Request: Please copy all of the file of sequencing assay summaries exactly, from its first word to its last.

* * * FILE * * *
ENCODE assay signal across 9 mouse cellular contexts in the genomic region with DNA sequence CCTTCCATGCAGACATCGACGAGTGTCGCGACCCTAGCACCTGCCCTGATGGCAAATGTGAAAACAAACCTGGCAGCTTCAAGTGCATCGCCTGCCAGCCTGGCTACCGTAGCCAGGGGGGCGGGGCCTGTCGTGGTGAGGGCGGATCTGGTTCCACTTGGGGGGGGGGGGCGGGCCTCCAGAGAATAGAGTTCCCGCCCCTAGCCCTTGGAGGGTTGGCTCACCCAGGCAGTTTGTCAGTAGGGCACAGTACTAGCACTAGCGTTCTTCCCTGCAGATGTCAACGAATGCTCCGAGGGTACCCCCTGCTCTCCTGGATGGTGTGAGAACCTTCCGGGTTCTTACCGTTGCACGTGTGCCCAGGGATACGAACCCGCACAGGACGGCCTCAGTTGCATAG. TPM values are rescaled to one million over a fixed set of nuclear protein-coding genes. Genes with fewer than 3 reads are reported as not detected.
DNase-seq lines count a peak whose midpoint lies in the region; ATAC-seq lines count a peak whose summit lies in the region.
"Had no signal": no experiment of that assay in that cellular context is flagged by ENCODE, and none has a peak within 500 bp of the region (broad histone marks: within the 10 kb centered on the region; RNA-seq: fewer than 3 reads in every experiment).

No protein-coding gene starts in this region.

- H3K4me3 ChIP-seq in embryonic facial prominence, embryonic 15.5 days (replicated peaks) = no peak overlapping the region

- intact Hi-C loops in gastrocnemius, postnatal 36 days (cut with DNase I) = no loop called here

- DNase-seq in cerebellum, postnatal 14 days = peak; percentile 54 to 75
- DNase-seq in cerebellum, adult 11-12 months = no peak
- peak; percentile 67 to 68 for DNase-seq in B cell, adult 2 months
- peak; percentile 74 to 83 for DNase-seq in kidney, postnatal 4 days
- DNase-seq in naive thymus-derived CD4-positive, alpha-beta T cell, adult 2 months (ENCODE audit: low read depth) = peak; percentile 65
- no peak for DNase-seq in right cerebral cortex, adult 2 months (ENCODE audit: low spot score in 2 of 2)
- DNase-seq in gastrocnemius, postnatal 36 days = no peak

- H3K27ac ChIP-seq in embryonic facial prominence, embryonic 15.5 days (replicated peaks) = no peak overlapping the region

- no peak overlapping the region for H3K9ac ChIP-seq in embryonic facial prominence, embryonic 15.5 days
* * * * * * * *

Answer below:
ENCODE assay signal across 9 mouse cellular contexts in the genomic region with DNA sequence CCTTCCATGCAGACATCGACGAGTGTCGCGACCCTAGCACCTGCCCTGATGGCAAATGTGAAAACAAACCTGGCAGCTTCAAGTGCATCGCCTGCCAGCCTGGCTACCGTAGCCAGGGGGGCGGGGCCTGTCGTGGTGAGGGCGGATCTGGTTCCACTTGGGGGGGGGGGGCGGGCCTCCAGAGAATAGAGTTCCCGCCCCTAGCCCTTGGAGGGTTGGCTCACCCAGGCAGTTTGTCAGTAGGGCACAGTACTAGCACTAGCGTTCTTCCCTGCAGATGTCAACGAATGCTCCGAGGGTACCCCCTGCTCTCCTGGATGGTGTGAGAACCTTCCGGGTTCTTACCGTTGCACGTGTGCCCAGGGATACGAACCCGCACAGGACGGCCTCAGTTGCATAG. TPM values are rescaled to one million over a fixed set of nuclear protein-coding genes. Genes with fewer than 3 reads are reported as not detected.
DNase-seq lines count a peak whose midpoint lies in the region; ATAC-seq lines count a peak whose summit lies in the region.
"Had no signal": no experiment of that assay in that cellular context is flagged by ENCODE, and none has a peak within 500 bp of the region (broad histone marks: within the 10 kb centered on the region; RNA-seq: fewer than 3 reads in every experiment).

No protein-coding gene starts in this region.

- H3K4me3 ChIP-seq in embryonic facial prominence, embryonic 15.5 days (replicated peaks) = no peak overlapping the region

- intact Hi-C loops in gastrocnemius, postnatal 36 days (cut with DNase I) = no loop called here

- DNase-seq in cerebellum, postnatal 14 days = peak; percentile 54 to 75
- DNase-seq in cerebellum, adult 11-12 months = no peak
- peak; percentile 67 to 68 for DNase-seq in B cell, adult 2 months
- peak; percentile 74 to 83 for DNase-seq in kidney, postnatal 4 days
- DNase-seq in naive thymus-derived CD4-positive, alpha-beta T cell, adult 2 months (ENCODE audit: low read depth) = peak; percentile 65
- no peak for DNase-seq in right cerebral cortex, adult 2 months (ENCODE audit: low spot score in 2 of 2)
- DNase-seq in gastrocnemius, postnatal 36 days = no peak

- H3K27ac ChIP-seq in embryonic facial prominence, embryonic 15.5 days (replicated peaks) = no peak overlapping the region

- no peak overlapping the region for H3K9ac ChIP-seq in embryonic facial prominence, embryonic 15.5 days